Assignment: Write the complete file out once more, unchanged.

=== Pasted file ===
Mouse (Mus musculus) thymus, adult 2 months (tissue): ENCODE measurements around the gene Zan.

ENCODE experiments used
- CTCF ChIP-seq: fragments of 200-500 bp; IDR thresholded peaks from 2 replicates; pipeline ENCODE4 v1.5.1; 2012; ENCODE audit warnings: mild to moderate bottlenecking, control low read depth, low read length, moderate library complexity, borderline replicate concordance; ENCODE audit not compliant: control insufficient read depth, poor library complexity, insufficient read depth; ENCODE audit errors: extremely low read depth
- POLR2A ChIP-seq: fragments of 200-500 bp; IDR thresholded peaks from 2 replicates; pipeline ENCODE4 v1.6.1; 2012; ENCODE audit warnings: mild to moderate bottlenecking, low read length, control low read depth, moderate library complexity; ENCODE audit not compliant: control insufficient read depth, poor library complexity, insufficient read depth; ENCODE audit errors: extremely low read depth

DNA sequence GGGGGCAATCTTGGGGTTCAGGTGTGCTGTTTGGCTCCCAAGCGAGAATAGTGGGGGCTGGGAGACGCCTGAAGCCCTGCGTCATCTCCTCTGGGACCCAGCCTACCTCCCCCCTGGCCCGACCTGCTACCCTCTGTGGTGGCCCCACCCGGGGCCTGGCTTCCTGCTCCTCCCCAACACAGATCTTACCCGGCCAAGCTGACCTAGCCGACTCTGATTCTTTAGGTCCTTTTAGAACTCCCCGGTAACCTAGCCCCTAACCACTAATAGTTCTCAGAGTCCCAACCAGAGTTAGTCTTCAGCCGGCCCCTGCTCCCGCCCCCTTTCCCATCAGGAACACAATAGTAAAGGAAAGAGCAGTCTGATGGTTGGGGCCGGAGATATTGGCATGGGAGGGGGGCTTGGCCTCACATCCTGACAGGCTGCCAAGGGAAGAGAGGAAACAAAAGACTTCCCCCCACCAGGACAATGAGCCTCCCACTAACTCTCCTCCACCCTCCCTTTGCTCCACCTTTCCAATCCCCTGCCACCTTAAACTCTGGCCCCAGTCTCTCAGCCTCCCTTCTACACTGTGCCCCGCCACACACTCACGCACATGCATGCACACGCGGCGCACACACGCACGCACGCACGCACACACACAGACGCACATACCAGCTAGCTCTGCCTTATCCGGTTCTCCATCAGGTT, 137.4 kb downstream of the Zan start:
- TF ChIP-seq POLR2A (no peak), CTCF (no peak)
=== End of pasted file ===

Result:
Mouse (Mus musculus) thymus, adult 2 months (tissue): ENCODE measurements around the gene Zan.

ENCODE experiments used
- CTCF ChIP-seq: fragments of 200-500 bp; IDR thresholded peaks from 2 replicates; pipeline ENCODE4 v1.5.1; 2012; ENCODE audit warnings: mild to moderate bottlenecking, control low read depth, low read length, moderate library complexity, borderline replicate concordance; ENCODE audit not compliant: control insufficient read depth, poor library complexity, insufficient read depth; ENCODE audit errors: extremely low read depth
- POLR2A ChIP-seq: fragments of 200-500 bp; IDR thresholded peaks from 2 replicates; pipeline ENCODE4 v1.6.1; 2012; ENCODE audit warnings: mild to moderate bottlenecking, low read length, control low read depth, moderate library complexity; ENCODE audit not compliant: control insufficient read depth, poor library complexity, insufficient read depth; ENCODE audit errors: extremely low read depth

DNA sequence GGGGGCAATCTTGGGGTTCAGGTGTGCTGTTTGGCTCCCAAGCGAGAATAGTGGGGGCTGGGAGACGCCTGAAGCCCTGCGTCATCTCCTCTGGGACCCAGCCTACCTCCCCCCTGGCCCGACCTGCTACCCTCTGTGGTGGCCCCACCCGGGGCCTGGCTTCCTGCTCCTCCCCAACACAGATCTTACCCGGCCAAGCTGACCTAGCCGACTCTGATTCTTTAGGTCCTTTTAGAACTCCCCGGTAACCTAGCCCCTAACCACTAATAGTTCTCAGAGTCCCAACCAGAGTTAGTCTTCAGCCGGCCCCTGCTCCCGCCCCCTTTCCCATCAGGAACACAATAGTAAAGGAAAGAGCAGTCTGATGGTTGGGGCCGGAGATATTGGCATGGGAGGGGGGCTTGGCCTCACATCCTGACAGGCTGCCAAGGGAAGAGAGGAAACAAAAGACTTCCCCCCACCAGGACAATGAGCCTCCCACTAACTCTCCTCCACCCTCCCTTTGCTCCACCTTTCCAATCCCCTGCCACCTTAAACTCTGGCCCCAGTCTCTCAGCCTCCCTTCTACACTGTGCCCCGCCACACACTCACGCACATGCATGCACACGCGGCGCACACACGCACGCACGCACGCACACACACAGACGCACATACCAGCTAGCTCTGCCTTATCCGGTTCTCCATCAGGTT, 137.4 kb downstream of the Zan start:
- TF ChIP-seq POLR2A (no peak), CTCF (no peak)